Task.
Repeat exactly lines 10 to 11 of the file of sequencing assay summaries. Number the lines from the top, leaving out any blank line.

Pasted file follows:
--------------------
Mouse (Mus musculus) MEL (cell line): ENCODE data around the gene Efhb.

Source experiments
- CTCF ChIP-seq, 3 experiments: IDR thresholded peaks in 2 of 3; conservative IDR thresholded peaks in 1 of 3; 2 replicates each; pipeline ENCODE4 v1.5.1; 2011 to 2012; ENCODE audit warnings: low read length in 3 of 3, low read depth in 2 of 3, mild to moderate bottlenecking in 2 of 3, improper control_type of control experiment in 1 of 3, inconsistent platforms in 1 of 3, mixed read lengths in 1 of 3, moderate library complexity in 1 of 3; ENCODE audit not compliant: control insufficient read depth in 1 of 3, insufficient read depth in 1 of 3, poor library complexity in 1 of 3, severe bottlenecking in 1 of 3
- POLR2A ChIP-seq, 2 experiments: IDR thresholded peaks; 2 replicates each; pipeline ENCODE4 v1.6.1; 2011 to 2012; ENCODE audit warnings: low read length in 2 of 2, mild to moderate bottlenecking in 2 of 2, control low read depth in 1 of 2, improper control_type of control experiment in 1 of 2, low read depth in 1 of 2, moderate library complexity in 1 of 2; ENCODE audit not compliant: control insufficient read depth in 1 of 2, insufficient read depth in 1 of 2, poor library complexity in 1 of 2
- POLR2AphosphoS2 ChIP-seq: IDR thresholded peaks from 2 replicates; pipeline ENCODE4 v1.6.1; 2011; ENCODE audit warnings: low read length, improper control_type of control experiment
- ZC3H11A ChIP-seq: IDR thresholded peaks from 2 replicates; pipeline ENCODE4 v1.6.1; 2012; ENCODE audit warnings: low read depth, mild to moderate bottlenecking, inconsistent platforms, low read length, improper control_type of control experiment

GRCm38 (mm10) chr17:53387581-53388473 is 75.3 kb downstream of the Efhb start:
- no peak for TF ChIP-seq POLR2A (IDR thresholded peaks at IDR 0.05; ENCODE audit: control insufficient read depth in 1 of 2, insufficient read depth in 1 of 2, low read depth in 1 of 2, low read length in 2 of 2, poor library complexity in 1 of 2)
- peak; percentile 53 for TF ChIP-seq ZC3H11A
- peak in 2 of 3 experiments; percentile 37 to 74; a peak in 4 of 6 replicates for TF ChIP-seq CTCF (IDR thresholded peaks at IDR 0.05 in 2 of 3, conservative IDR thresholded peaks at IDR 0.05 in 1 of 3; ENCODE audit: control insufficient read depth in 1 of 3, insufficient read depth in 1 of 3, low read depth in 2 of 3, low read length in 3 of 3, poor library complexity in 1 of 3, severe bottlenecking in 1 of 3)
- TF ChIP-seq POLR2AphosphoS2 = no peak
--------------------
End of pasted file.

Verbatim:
- peak in 2 of 3 experiments; percentile 37 to 74; a peak in 4 of 6 replicates for TF ChIP-seq CTCF (IDR thresholded peaks at IDR 0.05 in 2 of 3, conservative IDR thresholded peaks at IDR 0.05 in 1 of 3; ENCODE audit: control insufficient read depth in 1 of 3, insufficient read depth in 1 of 3, low read depth in 2 of 3, low read length in 3 of 3, poor library complexity in 1 of 3, severe bottlenecking in 1 of 3)
- TF ChIP-seq POLR2AphosphoS2 = no peak